With sleek surfaces and the continuous wave motions, the risk of slip, trip and fall injuries aboard vessels is extremely high. Although slipping may seem minor when compared to other types of maritime injuries, it can actually lead to several serious injuries.
The Non-Skid Paint Safety Matters Digest
Trip: Maritime Slip and Fall / Trip and Fall Injuries
To make matters worse, many slips and falls could have been prevented had the employer and/or vessel owner taken proper precautions beforehand. If a seaman is injured during a slip and fall accident because of the negligence of another party, general maritime law mandates that they have the right to be covered for their losses and injuries.
Common Causes of Maritime Slip and Fall Accidents
According to the Occupational Health and Safety Administration (OSHA), at least 43% of reported maritime injuries are a result of slip and fall accidents. In general, the most common reasons for these types of injuries include:
· Slippery, slick surfaces
· Loose lines and cargo
· Unmarked obstructions
· Lack of guardrails, barriers, or safety nets
· Equipment that was improperly secured
· Inadequate lighting
· Improper vessel planning, including high points lacking safety guards, loose ladders, and improper angles and inclines for stairs and stairways
· Insufficient safety training
· Lack of non-skid paint and/or non-skid surfaces
· Failure to establish proper housekeeping procedures aboard the vessel
The majority of these causes could have easily been prevented with the proper safety measures, better training, and better equipment maintenance. The unfortunate fact, however, is that some companies and employers tend to cut corners in areas of safety in order to save money, which leads to injuries that should have never happened.
Common Injuries from Maritime Slip and Fall Accidents
When a slip and fall accident occurs in a maritime setting, serious injuries usually follow. Unlike slipping on a dry floor on land, when someone slips on a vessel, not only do they slip on a slick surface, but also around numerous hazardous materials and equipment and cargo. The most common injuries sustained after a maritime slip and fall include:
· Sprains on the ankles and//or wrists
· Torn ligaments
· Knee injuries
· Head, back, neck, and shoulder injuries
· Traumatic brain injuries
· Severe concussions
· Spinal cord injuries
Slip and Fall Accident Leads to Paralysis
In the best situations, it’s hopeful that a slip and fall accident will only result in minor sprains. Unfortunately, this is not always the case, as noted in a 2009 accident involving a passenger on Carnival Cruise Line’s ship, the “Carnival Pride.” While aboard the ship, Denise Kaba slipped and fell on the ship’s pool deck area.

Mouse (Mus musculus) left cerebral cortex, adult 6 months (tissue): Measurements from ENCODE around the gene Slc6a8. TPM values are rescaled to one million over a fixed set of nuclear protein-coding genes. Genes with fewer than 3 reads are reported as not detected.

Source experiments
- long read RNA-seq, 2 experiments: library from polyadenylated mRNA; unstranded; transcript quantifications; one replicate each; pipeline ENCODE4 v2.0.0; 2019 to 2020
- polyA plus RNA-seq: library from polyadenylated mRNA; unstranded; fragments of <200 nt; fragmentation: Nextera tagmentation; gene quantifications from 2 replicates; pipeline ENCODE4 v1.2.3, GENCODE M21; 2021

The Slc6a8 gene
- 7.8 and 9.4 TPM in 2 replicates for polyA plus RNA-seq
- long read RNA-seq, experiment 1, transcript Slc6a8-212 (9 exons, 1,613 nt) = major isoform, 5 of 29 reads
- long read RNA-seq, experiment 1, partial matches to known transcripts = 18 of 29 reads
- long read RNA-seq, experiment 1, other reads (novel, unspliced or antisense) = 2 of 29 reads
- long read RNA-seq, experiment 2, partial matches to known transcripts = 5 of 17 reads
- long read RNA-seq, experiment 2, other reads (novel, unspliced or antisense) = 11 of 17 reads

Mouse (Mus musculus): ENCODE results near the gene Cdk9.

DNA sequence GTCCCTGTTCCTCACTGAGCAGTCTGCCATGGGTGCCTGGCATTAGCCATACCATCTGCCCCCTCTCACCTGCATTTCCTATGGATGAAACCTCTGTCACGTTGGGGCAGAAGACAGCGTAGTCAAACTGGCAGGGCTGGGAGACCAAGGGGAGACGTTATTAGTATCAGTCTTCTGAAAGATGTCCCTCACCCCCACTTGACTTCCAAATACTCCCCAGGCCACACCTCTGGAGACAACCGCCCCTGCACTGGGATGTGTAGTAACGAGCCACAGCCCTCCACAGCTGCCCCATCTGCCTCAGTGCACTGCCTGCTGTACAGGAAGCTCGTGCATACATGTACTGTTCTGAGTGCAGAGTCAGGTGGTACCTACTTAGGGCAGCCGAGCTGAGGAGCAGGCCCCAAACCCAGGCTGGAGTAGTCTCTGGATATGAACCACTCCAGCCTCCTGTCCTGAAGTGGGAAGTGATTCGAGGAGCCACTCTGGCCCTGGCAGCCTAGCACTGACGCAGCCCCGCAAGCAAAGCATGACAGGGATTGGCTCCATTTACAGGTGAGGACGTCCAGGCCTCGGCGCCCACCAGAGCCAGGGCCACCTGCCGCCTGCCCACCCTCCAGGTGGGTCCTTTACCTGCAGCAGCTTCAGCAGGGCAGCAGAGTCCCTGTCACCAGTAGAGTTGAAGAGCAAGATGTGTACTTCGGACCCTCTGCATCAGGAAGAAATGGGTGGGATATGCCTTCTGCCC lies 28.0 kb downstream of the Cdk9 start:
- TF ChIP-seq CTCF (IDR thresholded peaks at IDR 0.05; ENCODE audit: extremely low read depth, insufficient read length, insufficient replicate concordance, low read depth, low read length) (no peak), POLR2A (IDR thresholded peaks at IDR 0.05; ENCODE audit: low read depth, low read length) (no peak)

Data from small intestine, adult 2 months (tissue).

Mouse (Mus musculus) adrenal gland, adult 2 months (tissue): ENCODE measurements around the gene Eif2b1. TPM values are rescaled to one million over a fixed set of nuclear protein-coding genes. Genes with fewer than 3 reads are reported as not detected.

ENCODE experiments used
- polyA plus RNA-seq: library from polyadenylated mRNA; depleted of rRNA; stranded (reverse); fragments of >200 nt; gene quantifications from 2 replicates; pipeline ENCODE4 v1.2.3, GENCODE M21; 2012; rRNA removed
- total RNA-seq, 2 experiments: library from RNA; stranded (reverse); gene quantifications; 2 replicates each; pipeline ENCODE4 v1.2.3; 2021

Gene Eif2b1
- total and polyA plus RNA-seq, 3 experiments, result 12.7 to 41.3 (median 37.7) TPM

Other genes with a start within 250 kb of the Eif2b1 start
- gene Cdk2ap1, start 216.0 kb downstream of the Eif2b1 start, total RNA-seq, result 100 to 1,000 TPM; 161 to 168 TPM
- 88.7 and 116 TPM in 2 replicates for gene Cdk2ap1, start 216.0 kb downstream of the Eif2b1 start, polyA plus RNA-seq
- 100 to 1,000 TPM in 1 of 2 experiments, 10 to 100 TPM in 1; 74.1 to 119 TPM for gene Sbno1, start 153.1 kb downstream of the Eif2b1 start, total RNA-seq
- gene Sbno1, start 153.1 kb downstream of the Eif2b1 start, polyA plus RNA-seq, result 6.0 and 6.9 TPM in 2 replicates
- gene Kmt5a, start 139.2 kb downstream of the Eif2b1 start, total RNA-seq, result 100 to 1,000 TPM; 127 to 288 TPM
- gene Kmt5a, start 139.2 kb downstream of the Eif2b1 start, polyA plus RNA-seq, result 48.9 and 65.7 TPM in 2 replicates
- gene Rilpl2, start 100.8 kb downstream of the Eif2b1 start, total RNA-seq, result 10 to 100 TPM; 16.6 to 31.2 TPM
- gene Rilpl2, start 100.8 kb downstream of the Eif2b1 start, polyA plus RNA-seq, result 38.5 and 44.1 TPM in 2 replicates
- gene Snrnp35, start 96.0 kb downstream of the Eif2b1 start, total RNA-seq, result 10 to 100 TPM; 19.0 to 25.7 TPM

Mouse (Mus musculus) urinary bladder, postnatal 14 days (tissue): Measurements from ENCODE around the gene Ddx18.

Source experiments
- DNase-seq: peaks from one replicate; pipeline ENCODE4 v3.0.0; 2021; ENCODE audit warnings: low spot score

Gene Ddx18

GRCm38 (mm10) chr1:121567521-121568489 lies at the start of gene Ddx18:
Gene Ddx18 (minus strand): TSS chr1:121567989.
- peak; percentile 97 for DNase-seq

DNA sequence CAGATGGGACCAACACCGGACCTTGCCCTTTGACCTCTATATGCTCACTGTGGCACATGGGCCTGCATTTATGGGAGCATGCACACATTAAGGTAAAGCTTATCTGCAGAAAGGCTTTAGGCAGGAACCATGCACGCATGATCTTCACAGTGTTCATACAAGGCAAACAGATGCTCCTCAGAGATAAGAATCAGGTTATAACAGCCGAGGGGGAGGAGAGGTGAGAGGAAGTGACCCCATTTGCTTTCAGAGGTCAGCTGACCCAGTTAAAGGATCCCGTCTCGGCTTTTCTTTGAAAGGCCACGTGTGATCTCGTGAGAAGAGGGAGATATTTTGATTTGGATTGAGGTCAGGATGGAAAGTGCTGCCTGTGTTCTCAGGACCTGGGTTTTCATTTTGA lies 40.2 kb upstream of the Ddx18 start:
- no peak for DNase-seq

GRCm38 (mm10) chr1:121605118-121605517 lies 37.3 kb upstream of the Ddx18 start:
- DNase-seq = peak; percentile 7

Although it’s expected that pool decks come with the risk of slipping, the problem occurred when investigators determined that a slippery resin was used on the pool deck. Several prior accidents had already been reported to Carnival regarding the unsafe resin surface, yet nothing was done to prevent future accidents. In this incident however, Ms. Kaba’s accident resulted in serious, life-threatening injuries, including a fractured patella and two total knee replacements. In 2011, Ms. Kaba was awarded $2.998 million for her injuries.
In another slip and fall accident, a cook working aboard a ship that was navigating near the Gulf of Mexico slipped while walking across a slippery, unsafe deck. He hit his spine against the ship’s railing as he fell down. His injuries were so severe that he now lives with paralysis below the waist.
Consequently, the cook filed suit against his employer after it was determined the deck didn’t have the required non-skid surface. Under 46 U.S.C. § 688 of the Jones Act, seamen must be afforded a safe working area at times. If this law is violated, the seaman has the legal right to file for damages for employer negligence and failure to maintain safe working conditions.
Legal Rights to Damages After Maritime Slip and Fall Injuries
Maritime employers have the legal obligation and duty to provide their employees with a safe working environment on a seaworthy vessel. In addition, proper safety training and procedures must be provided. When these important details are neglected and in turn, injuries occur, maritime workers are protected under the Jones Act and general maritime law. Under these laws, workers are entitled to damages for:
· Medical care
· Maintenance and cure
· Lost wages, which include past and future wages
· Rehabilitation and therapy
· Punitive damages
· Physical pain and suffering
· Mental and emotional anguish (PTSD, depression, etc.)
For safety information and details regarding slip and falls in the workplace, refer to the Occupational Safety and Health Administration’s “Safety and Health Topics.”